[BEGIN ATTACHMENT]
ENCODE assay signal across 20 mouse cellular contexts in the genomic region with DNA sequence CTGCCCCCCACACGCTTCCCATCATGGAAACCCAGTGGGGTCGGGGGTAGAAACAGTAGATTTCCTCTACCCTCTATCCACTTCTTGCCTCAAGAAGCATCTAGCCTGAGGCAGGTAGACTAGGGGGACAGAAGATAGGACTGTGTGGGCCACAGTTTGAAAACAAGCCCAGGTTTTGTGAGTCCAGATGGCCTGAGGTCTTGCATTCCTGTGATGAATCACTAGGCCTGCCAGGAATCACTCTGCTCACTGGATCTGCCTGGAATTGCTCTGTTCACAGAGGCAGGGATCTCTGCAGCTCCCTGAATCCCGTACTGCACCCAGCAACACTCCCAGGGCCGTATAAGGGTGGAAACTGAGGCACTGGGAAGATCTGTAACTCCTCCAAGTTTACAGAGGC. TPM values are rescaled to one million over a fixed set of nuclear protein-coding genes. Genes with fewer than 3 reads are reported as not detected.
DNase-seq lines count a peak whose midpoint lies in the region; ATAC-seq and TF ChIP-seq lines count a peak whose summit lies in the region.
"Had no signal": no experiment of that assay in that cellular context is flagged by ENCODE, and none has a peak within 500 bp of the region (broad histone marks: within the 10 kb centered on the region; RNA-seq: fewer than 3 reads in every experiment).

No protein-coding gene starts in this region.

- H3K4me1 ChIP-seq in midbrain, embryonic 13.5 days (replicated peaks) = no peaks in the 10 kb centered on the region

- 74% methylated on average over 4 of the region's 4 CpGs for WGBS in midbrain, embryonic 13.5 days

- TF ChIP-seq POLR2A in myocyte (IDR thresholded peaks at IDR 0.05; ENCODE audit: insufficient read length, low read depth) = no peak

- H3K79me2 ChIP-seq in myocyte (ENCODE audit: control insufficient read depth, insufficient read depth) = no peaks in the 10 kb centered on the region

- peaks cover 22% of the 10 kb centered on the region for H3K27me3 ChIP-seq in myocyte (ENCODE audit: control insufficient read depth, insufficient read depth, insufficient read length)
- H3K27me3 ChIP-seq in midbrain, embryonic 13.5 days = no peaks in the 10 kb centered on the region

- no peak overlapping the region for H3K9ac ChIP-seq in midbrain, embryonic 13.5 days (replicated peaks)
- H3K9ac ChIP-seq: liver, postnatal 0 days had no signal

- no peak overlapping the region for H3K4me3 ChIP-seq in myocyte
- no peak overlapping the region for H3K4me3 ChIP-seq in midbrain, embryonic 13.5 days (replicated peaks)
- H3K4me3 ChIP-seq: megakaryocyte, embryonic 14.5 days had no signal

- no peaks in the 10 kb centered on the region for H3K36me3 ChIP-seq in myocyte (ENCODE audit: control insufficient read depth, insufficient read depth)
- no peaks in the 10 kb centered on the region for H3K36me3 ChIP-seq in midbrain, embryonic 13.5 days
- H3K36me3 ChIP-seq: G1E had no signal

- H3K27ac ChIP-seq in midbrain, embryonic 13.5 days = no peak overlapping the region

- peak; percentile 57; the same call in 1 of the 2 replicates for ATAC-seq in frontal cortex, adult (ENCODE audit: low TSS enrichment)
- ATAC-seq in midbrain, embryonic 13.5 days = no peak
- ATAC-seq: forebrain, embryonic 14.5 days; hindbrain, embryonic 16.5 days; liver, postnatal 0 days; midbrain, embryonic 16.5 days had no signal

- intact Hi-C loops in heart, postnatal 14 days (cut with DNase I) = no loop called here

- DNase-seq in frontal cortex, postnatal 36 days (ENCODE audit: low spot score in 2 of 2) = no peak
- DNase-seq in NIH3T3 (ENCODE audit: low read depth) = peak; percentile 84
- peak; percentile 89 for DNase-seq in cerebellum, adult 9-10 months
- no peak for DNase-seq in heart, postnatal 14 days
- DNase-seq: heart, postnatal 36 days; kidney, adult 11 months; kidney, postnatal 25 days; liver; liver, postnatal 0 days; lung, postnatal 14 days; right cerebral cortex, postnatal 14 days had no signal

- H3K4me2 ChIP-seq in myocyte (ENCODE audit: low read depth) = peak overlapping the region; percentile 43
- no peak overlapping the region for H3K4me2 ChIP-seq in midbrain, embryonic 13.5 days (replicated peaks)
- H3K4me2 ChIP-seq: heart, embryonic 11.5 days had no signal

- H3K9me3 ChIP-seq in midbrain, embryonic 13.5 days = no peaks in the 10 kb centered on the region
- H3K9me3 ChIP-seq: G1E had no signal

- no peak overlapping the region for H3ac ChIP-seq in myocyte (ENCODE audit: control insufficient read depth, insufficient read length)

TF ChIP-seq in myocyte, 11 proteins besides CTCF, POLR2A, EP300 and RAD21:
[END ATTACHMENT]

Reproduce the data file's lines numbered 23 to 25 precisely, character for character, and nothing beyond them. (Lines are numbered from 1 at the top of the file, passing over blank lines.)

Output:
- intact Hi-C loops in heart, postnatal 14 days (cut with DNase I) = no loop called here

- DNase-seq in frontal cortex, postnatal 36 days (ENCODE audit: low spot score in 2 of 2) = no peak
- DNase-seq in NIH3T3 (ENCODE audit: low read depth) = peak; percentile 84